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Recommendations for New Manitoba Legislation to Remove Barriers Faced by People With Disabilities

Manitoba is the second province in Canada that intends to make their province accessible for persons with disabilities by developing specific standards of accessibility in a number of key areas.

Accessibility [1] “is the degree to which a product, device, service, or environment is available to as many people as possible. Accessibility can be viewed as the “ability to access” and benefit from some system or entity. The concept is often used to focus on people with disabilities or special needs (such as the Convention on the Rights of Persons with Disabilities) and their right of access to entities, often through use of assistive technology.”

Many disability advocates believe that only with the enactment of proper laws that require governments and companies to implement accessibility measures will accessibility be achieved. It may be so.

As can be seen with the enactment of the Accessibility for Ontarians with Disabilities Act (AODA), this form of legislation creates awareness in companies and individuals. The government, experts and advocates are taking advantage of such laws to try to educate and sell accessibility. However, my worry is, can it be enforced? And, I still cannot get my head around the overlap and conflict that is evident in Ontario between the Human Rights Code and the AODA regarding workplace accommodation.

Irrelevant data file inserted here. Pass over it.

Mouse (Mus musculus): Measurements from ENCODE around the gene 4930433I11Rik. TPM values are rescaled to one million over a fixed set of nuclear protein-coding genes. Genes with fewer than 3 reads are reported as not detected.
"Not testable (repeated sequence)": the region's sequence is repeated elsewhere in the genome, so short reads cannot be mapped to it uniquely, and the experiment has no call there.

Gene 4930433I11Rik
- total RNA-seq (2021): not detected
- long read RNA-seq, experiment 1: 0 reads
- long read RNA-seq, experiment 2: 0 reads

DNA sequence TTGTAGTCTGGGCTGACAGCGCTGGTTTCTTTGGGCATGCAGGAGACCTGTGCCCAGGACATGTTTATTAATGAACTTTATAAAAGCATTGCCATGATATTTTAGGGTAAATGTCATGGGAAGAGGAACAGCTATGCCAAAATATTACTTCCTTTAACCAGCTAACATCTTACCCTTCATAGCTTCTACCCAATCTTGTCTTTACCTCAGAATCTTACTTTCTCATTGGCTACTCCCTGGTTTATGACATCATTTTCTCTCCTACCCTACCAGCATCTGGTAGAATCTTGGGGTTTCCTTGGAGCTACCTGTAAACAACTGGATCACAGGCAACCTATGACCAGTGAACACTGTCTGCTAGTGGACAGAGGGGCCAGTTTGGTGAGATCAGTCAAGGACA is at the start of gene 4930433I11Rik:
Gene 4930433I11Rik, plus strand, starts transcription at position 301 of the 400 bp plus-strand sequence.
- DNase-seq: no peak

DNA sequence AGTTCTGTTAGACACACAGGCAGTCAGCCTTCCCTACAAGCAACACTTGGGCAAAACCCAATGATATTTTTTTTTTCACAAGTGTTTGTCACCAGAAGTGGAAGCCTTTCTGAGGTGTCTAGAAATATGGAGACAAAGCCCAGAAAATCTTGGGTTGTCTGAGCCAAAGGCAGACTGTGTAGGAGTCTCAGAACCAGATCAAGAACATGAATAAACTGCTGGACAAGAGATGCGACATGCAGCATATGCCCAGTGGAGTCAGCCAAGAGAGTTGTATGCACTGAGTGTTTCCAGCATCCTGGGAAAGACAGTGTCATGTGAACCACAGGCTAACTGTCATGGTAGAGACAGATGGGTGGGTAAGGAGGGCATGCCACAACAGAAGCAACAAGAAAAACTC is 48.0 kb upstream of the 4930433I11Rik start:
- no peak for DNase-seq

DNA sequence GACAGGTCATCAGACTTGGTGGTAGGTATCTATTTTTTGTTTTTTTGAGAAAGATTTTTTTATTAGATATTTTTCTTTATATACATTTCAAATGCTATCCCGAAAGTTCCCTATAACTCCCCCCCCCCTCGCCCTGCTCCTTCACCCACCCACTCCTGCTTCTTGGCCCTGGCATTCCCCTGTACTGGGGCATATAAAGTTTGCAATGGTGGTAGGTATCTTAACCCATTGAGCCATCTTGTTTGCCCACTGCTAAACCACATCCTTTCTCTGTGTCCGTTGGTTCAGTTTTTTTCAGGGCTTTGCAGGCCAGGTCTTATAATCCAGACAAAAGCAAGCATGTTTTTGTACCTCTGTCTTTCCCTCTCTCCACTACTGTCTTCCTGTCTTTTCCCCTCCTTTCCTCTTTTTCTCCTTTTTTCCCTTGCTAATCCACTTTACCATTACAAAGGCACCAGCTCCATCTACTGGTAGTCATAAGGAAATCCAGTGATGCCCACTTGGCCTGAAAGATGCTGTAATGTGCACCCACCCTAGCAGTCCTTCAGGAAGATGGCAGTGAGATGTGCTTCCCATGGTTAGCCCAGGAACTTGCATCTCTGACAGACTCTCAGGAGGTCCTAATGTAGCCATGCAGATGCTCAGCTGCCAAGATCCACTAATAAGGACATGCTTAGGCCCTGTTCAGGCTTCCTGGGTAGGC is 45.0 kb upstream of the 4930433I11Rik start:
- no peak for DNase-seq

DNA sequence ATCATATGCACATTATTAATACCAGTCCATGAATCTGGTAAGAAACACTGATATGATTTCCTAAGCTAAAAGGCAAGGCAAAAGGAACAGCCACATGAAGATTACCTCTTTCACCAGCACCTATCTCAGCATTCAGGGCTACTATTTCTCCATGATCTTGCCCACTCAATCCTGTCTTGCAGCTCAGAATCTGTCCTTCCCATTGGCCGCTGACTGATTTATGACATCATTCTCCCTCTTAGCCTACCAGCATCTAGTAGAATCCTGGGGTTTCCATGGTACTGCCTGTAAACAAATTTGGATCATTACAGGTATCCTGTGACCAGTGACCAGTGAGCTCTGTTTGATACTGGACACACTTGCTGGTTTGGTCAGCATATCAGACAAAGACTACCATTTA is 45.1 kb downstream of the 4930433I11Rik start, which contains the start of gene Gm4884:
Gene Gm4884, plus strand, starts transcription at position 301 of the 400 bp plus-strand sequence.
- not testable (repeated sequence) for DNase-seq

Ok! back to Manitoba…

Manitoba’s new Accessibility Advisory Council has published its initial recommendations for legislation and standards that would help identify, remove and prevent barriers faced by people with disabilities in that province. Family Services and Labour Minister Jennifer Howard, minister responsible for persons with disabilities is inviting the public and interested stakeholders to provide comments on the report until October 21.

The council, made up of representatives from the disability community and other stakeholders, has submitted recommendations very similar to what has been done in Ontario under the AODA calling for:

Of significant importance, Manitoba proposes that,

The report can be viewed or downloaded at the Disabilities Issues Office website, www.manitoba.ca/dio [2].